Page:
There were gruesome scenes in Afghanistan last week as US forces bombed a village in the southern Afghan province of Farah, killing at least 147 mostly women and children. It may be the single largest massacre of civilians in the past seven years of Western occupation of Afghanistan.
As bodies were being heaped onto trucks for quick Muslim burials in mass graves, protesters hurled abuse and stones at local government offices.
Secretary of State Hillary Clinton expressed "personal regret" for the loss of lives as she looked in the direction of President Hamid Karzai who, along with Pakistan’s President Asif Ali Zardari, addressed the media in the White House last Wednesday.
US officials were quick to blame the Taliban for deliberately sheltering among civilians and thereby maximising casualties. Afghan National Army troops have been criticised too — for, it is claimed, calling in air support during a skirmish with the Taliban near the village of Bala Boluk.
They also claimed that the bombing was different to the one at Azizabad last August that claimed 90 civilian lives. The US had earlier said only a handful of Taliban fighters had been killed during that bombing, only to later acknowledge that civilians had died — although they claimed it was less than 90, a figure agreed upon by both the Afghan Government and an independent UN investigation.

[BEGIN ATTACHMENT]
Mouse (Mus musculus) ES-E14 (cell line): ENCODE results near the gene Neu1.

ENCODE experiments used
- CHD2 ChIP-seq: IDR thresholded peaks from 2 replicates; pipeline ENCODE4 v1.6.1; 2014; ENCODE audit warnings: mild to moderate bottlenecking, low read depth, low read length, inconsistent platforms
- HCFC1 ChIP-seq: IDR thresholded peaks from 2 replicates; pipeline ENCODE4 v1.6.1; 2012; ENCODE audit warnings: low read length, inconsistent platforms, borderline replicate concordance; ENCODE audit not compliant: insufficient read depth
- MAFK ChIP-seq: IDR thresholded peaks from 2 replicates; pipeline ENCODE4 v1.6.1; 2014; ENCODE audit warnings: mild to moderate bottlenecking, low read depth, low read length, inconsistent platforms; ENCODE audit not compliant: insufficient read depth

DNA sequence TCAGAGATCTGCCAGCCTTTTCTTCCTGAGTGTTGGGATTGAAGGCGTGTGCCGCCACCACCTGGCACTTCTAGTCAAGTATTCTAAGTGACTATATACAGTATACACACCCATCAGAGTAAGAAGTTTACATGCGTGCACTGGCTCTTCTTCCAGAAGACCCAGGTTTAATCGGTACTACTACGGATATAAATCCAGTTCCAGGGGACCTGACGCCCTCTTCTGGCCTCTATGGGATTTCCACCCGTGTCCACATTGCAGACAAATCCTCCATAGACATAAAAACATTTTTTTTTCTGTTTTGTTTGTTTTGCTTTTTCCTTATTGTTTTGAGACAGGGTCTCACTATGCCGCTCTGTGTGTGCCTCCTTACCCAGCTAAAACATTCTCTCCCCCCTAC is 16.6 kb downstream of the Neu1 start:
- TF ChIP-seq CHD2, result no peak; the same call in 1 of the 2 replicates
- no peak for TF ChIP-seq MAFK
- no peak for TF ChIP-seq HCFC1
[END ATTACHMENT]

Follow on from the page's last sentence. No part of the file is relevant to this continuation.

This latest bloody attack is a reminder that for ordinary Afghans, death in this war can come from both the Taliban and from the Western-led forces.
Ordinary Afghans are too easily forgotten in the rhetoric about destroying terrorist havens.
According to US Air Force figures, during April 438 bombs were dropped over Afghanistan by American planes alone, the largest amount ever dropped during Operation Enduring Freedom. Last year was the worst for civilians caught up in the war — according to the Afghanistan Rights Monitor, 3917 civilians were killed, over 6800 wounded and 120,000 were forced to leave their homes.
The day after the attack on Farah, Presidents Karzai and Zardari met with Barack Obama to discuss the Taliban insurgency that is gaining strength in both countries.
President Karzai condemned the attack as "unacceptable" and demanded a full investigation. But there was little else he could do. President Obama spoke stridently of the need to "take out" the Taliban while pushing for economic development in areas most affected by the Taliban in both countries. His staffers have quietly if none-too-secretly told journalists that his Administration is not happy with either Karzai or Zardari.
Like Karzai, the war with the Taliban has left President Zardari an unpopular man.